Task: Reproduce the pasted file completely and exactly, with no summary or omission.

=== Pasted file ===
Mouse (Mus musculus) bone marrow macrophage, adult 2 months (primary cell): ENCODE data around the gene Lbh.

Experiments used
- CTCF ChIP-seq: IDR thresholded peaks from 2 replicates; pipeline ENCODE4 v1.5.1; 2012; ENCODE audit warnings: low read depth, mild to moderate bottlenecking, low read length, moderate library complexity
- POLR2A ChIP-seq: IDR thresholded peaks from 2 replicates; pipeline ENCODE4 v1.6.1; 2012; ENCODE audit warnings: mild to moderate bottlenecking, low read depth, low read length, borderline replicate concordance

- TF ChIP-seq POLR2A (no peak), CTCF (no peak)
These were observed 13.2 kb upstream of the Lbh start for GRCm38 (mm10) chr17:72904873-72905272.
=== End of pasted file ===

Mouse (Mus musculus) bone marrow macrophage, adult 2 months (primary cell): ENCODE data around the gene Lbh.

Experiments used
- CTCF ChIP-seq: IDR thresholded peaks from 2 replicates; pipeline ENCODE4 v1.5.1; 2012; ENCODE audit warnings: low read depth, mild to moderate bottlenecking, low read length, moderate library complexity
- POLR2A ChIP-seq: IDR thresholded peaks from 2 replicates; pipeline ENCODE4 v1.6.1; 2012; ENCODE audit warnings: mild to moderate bottlenecking, low read depth, low read length, borderline replicate concordance

- TF ChIP-seq POLR2A (no peak), CTCF (no peak)
These were observed 13.2 kb upstream of the Lbh start for GRCm38 (mm10) chr17:72904873-72905272.